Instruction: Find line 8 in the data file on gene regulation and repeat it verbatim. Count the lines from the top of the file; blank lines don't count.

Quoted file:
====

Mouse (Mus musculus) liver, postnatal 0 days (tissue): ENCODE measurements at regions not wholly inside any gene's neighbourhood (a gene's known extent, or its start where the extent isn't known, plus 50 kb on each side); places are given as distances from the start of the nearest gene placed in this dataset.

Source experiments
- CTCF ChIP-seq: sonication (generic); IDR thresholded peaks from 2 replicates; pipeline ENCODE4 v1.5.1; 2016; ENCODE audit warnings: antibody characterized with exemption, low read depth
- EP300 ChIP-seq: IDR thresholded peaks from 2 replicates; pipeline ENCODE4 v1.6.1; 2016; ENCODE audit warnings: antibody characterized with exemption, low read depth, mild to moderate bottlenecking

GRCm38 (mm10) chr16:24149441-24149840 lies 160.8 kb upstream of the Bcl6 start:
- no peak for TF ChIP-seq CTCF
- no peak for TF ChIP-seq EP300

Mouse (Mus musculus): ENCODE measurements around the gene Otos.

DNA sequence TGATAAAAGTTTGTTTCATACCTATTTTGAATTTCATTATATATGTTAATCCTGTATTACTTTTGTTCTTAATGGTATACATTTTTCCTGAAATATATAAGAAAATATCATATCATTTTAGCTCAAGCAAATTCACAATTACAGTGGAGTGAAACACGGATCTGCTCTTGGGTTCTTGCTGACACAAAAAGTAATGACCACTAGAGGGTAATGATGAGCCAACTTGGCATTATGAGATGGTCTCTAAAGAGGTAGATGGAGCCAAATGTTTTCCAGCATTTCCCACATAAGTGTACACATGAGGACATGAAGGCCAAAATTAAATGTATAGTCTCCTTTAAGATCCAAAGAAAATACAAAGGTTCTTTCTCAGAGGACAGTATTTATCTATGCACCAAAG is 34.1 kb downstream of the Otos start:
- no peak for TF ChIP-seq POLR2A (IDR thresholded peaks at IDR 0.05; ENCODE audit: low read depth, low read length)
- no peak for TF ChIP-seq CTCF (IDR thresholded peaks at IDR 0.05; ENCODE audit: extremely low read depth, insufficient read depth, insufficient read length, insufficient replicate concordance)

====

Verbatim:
Mouse (Mus musculus): ENCODE measurements around the gene Otos.